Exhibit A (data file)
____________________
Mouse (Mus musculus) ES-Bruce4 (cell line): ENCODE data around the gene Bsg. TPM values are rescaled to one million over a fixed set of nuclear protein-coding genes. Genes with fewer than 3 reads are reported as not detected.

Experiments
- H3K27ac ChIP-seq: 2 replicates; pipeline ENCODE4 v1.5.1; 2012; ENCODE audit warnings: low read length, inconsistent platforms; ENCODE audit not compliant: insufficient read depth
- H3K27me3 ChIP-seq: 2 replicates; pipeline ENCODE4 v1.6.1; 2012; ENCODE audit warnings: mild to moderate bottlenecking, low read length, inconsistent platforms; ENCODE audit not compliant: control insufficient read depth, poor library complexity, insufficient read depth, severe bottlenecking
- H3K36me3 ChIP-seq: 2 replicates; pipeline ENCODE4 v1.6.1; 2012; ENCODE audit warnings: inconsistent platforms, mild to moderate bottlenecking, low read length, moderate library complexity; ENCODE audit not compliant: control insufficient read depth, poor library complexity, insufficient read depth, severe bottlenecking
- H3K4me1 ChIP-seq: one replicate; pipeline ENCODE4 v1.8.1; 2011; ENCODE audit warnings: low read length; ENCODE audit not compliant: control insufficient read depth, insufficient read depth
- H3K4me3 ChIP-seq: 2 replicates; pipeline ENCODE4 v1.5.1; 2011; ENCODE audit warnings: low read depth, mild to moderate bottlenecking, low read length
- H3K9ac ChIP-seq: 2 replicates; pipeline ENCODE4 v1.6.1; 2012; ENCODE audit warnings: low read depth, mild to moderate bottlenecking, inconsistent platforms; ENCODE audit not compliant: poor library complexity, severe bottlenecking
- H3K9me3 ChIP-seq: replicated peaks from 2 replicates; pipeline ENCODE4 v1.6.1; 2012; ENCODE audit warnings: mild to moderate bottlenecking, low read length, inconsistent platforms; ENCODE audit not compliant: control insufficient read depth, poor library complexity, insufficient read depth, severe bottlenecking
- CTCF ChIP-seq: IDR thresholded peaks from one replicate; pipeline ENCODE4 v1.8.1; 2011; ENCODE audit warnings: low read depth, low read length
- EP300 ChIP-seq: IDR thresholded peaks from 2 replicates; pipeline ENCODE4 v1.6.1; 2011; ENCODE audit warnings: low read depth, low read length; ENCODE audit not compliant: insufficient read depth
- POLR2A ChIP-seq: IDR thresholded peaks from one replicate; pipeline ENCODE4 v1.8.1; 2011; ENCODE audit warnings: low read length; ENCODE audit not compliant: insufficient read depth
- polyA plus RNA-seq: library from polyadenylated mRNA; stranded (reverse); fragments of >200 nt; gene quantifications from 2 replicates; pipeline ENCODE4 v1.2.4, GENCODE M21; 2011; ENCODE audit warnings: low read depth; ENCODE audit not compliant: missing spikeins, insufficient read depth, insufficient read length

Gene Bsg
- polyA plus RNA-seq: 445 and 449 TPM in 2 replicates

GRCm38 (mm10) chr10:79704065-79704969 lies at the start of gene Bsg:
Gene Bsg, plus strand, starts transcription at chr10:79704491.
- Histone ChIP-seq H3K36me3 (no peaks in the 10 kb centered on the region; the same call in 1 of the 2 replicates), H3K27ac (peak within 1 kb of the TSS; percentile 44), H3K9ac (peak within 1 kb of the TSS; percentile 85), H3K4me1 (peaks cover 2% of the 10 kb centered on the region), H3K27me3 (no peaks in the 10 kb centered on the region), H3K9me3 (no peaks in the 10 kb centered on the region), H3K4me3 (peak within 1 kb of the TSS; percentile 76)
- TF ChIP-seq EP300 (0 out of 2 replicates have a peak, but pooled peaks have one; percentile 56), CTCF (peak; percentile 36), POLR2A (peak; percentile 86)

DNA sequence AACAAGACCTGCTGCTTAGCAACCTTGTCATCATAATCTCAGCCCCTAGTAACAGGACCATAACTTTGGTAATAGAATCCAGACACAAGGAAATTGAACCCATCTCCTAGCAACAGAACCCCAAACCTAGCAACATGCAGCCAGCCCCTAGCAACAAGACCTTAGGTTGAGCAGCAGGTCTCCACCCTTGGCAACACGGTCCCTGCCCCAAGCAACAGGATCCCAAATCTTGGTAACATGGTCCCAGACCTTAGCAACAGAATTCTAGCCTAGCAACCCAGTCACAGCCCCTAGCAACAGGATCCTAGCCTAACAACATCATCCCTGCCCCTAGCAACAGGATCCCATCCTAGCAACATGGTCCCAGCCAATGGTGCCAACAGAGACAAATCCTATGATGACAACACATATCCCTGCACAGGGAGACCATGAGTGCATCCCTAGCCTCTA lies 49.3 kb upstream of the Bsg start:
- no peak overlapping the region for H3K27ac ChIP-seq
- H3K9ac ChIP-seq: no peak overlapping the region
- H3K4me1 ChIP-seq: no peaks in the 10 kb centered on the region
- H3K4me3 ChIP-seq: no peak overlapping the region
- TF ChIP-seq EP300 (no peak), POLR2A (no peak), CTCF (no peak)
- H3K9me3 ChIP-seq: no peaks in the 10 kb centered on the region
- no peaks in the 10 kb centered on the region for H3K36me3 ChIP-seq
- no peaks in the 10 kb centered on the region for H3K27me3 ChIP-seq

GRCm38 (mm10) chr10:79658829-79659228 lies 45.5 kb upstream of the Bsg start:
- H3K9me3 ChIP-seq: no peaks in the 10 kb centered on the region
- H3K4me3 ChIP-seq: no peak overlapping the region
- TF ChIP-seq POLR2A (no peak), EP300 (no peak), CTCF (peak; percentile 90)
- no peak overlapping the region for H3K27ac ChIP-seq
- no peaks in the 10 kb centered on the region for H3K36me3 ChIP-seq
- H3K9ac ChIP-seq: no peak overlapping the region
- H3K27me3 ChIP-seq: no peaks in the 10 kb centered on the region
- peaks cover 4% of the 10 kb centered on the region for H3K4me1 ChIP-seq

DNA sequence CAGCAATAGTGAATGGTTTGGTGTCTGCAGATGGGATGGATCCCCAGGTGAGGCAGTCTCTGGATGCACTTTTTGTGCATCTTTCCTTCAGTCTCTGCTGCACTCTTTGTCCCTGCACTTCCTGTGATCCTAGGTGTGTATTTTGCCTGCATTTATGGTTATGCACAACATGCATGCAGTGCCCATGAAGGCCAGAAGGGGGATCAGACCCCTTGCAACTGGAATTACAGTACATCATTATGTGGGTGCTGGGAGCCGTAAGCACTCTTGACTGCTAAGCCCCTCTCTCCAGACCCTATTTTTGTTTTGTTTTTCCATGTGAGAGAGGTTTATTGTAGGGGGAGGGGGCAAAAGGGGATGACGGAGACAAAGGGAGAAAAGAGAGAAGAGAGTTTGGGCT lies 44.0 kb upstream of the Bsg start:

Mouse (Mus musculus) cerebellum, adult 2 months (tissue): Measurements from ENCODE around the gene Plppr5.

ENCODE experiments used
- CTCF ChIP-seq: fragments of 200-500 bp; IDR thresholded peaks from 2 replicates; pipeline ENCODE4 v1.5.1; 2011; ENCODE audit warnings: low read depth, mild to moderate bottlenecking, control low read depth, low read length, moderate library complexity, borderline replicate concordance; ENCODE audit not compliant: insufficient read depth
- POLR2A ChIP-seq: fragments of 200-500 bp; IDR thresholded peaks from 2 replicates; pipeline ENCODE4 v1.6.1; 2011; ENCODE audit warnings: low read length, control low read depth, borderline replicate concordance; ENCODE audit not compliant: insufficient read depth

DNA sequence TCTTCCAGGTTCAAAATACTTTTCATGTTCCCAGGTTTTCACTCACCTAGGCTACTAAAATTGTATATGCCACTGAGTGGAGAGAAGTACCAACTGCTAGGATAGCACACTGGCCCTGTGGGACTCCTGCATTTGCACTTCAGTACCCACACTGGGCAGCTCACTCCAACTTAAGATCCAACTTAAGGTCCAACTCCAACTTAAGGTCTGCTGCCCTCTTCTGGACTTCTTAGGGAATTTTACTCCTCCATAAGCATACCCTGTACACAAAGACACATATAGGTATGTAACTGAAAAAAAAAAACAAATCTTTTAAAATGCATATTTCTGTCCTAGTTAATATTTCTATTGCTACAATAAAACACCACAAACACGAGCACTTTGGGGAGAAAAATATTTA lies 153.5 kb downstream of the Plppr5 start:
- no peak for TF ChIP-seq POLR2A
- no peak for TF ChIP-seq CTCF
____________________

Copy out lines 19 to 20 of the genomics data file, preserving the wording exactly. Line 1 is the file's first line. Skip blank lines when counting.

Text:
- TF ChIP-seq EP300 (0 out of 2 replicates have a peak, but pooled peaks have one; percentile 56), CTCF (peak; percentile 36), POLR2A (peak; percentile 86)

DNA sequence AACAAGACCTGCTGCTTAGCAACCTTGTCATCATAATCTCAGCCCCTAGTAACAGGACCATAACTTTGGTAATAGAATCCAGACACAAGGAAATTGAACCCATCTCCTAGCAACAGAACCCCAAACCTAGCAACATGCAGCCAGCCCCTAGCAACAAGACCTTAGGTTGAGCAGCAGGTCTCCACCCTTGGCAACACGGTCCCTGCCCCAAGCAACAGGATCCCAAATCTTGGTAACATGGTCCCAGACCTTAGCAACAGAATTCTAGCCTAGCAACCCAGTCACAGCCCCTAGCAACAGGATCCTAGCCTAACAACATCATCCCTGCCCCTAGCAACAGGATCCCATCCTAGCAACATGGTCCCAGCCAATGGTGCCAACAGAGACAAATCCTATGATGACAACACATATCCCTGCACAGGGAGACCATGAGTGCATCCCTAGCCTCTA lies 49.3 kb upstream of the Bsg start: